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As impressive as it is to cruise through an Italian city in a Ferrari, doing so in
Venice takes things to the next level.
Meet Livio De Marchi, a man who didn’t let stuff like the city’s lack of roads and surplus of canals get in his way.
Made out of a block of pine, De Marchi spent five months carving a boat
shaped like a floating Ferrari F50, right down to wooden wheels and the car’s
distinctive air vents.
The functioning left-hand-drive motorboat doesn’t have anything as substantial as the sports car’s 4.7-liter V12 engine, but it’s a step
up from the paddle boat that he previously used to navigate the historic
lagoon-bound town.
“The Grand Canal has turned into a freeway,” said De Marchi to the Daily
Mirror, lamenting the fact that the waterways of Venice weren’t as peaceful as they once were. Tired of being bullied by larger yachts and water taxis, De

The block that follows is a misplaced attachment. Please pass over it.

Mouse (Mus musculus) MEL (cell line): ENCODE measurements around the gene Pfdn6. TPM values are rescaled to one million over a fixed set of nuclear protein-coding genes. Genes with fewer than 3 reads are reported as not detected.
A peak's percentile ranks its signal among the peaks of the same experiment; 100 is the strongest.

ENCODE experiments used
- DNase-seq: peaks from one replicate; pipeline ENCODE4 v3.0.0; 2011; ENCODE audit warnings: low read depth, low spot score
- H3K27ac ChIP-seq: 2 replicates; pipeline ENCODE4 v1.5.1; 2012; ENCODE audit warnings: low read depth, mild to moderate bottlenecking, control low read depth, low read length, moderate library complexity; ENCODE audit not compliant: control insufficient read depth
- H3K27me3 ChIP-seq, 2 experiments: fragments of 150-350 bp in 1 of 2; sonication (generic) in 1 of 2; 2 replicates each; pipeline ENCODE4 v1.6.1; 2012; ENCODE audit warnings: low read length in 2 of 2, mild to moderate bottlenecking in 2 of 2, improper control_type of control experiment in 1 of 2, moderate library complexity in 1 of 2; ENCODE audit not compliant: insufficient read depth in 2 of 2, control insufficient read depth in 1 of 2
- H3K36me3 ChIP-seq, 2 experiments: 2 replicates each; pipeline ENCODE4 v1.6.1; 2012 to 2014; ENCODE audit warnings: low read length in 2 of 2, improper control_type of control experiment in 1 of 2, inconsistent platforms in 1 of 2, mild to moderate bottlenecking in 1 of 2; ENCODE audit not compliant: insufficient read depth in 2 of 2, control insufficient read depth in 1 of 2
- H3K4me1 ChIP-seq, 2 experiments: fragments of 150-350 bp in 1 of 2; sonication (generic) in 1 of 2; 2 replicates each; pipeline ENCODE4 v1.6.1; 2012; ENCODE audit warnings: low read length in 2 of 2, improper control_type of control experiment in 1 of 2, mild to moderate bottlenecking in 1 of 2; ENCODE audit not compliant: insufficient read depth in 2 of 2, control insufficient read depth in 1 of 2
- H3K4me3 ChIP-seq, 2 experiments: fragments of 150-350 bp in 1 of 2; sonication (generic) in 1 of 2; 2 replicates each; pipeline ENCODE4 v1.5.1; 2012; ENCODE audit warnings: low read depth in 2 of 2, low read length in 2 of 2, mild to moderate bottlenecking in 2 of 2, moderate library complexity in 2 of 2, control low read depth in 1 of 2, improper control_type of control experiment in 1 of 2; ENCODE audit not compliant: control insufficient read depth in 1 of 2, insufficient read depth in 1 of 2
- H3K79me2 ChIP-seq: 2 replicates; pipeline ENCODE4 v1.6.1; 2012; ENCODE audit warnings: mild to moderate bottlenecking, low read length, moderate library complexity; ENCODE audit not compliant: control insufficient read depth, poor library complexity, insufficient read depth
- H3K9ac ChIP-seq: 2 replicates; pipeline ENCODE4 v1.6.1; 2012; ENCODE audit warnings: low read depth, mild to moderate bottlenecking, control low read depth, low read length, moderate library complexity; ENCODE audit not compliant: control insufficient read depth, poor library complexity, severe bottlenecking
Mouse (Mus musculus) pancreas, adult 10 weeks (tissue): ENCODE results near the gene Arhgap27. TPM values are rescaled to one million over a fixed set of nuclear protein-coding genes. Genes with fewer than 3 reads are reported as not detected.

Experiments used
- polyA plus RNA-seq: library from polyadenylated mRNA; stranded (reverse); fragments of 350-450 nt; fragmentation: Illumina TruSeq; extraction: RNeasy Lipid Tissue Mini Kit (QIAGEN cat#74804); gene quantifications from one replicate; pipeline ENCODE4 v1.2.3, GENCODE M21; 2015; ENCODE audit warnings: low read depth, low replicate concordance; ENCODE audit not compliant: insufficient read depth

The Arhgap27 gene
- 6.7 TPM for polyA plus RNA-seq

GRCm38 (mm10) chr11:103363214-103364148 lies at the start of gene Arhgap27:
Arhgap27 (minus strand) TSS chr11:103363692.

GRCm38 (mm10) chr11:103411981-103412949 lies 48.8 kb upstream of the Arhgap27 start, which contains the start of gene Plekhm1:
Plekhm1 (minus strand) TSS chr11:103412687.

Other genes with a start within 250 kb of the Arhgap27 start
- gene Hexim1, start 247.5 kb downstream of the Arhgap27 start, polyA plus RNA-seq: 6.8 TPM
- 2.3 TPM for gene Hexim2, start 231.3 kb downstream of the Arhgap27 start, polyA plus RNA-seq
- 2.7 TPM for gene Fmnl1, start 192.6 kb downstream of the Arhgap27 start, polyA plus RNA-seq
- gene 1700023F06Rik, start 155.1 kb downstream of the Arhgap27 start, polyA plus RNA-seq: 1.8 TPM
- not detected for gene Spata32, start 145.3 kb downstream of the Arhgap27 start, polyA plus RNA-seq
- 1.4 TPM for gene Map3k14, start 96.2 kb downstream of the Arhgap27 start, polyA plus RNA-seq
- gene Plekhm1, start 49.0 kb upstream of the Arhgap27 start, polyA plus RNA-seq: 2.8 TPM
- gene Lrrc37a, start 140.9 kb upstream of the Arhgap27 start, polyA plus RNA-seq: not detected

Marchi embarked on his floating Ferrari project.
Granted, it seems like an unusual reaction to a little traffic, but Livio De Marchi is a bit of a local eccentric who’s prone to stuff like this.
The Venice-based artist is world renowned for his lifelike wooden carvings,
from hanging clothes to dachshunds, and even other floating cars.
He’s previously floated down the Grand Canal in recreations of Cinderella’s
pumpkin carriage, a wooden 1937 Jaguar and a Mercedes 300L gullwing.
Suddenly, Venice’s famed gondolas are looking pretty mundane.

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